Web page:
Anselm’s theological realism blends a priori and a posteriori realities together in a seamless theological waltz. God is the greatest metaphysical being that is imaginable. This is the ontological argument which is not unique—we find this argument in Greek philosophy, for instance, especially in the argument of contingency and Aristotle’s prime mover doctrine. For Anselm, however, the Scriptural justification comes also from St. John’s gospel, “In the beginning was the Logos and the Logos was with God and the Logos was God.” As an a priori reality, God exists independent of humanity (since God is the greatest metaphysical being there is) but is intimately tied to human consciousness insofar as he relates to us.
But theological realism doesn’t rest on a priori philosophy. It is intimately tied to a posteriori realities; especially since we, as creatures, exist in the material world of sensation. Thus, while God is the greatest metaphysical principle and being who can, by definition, exist independent of experience, matter, and consciousness, the fact that there is a world and we have senses moves Anselm to also maintain that God is knowable in and through the material world and our sense perceptions. Anselm’s argument that human senses and experiences can rationally deduce an orderly cosmos necessitating an orderly Creator, would have a major impact—ironically—on Enlightenment Deism.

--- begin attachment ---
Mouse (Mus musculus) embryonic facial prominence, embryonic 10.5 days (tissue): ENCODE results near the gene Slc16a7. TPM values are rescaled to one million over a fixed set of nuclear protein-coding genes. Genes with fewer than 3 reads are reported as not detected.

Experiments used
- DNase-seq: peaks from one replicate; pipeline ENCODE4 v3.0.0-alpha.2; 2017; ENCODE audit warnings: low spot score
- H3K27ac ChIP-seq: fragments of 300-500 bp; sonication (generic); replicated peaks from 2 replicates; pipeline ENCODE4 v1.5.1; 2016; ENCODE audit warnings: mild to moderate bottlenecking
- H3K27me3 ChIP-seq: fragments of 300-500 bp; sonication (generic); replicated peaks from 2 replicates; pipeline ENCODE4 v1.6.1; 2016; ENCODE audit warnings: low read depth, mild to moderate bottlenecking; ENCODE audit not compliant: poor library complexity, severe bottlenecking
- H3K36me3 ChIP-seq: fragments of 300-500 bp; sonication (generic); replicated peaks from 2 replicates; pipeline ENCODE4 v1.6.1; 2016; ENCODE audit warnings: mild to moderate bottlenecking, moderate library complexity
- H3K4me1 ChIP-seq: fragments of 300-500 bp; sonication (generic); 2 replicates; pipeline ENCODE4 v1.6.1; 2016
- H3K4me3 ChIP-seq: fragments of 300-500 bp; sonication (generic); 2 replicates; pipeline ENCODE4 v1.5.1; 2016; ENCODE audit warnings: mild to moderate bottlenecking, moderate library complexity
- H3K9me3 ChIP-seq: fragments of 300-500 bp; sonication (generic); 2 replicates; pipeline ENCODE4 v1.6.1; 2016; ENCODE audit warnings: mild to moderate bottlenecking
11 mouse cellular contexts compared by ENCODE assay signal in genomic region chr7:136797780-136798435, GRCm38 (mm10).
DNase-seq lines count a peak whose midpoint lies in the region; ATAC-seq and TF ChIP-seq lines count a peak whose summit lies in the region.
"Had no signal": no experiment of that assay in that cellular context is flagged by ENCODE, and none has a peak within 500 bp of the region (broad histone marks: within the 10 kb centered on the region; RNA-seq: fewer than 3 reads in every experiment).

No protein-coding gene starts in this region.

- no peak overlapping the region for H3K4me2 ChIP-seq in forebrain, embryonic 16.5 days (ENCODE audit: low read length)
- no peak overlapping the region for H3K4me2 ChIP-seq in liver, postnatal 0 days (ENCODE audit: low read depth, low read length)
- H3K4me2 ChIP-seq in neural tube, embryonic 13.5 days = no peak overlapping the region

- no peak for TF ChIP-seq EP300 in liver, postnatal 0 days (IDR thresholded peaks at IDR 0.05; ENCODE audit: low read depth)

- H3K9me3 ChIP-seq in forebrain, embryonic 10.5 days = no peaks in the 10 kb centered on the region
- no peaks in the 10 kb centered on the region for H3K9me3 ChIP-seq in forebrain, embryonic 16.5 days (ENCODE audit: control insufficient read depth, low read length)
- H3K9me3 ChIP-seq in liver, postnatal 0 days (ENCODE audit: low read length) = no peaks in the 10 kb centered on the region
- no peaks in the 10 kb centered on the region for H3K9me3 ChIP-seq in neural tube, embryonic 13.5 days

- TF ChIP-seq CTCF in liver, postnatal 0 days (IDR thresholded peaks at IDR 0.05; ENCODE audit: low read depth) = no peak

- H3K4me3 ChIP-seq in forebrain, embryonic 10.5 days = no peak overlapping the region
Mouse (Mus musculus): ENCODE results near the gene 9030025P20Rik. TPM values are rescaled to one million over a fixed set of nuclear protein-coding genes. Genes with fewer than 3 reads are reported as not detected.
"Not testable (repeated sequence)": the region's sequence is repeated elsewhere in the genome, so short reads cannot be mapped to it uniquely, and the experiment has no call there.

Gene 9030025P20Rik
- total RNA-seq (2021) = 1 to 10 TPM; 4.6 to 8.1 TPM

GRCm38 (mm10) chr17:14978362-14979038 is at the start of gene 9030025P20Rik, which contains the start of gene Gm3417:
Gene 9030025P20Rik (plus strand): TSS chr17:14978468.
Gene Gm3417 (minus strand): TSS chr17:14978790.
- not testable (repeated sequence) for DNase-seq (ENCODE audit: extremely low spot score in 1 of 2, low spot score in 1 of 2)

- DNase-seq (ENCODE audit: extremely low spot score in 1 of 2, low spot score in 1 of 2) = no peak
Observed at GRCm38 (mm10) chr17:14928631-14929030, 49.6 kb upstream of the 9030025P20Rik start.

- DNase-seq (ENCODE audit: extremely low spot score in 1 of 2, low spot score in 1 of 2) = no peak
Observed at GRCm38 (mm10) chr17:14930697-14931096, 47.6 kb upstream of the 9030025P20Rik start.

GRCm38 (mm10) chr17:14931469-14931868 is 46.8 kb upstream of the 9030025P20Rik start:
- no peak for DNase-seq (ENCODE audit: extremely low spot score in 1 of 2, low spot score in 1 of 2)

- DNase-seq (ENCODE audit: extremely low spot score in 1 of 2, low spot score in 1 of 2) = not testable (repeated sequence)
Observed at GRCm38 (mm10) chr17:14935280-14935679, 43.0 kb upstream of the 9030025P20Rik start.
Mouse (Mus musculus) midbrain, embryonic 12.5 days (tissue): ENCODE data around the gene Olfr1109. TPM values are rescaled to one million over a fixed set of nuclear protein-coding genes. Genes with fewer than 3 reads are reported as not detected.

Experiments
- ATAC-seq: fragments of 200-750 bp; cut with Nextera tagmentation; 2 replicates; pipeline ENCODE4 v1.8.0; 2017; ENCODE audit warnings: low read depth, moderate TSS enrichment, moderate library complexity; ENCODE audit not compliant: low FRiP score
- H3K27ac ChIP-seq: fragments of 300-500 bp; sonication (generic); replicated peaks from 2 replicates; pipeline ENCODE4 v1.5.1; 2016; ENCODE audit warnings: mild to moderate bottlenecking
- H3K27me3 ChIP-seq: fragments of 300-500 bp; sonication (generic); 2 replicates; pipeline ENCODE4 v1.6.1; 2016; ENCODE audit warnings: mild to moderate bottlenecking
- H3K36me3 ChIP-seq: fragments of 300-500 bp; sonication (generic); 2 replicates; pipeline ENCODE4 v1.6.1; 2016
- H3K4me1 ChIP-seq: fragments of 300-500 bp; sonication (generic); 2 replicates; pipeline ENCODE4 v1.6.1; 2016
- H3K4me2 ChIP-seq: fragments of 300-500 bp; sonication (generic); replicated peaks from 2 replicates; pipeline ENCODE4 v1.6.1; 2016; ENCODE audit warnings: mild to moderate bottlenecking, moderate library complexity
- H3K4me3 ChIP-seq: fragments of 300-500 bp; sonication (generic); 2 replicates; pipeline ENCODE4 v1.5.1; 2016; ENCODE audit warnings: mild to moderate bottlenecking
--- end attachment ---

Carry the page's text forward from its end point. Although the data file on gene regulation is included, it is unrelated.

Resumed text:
Anselm’s empirical theology draws on St. Paul and St. Augustine most especially. This is known as natural theology and signification theology. The world as object points to God. Not only can we imagine or conceive of a great being (God) we intuitively and logically deduce a God by way of deductive thinking: (1) things exist; (2) everything that exists must have a creator; (3) the creator of existing things is God; (4) God exists. It is simple syllogistic reasoning.
In Christian theology, Anselm’s empirical realism is sometimes called “the Book of Nature.” God revealed himself in the form of the Word made flesh (Christ) whose knowledge we know principally through the Scriptures (Book of Revelation), but God has also revealed himself through the created world and we can deduce certain things about God through our encounters with the world, through our perceptions, and through our cognitive ability (Book of Nature). As such, we can definitively say objective things about God:
- God is Creator (based on the observation that things exist)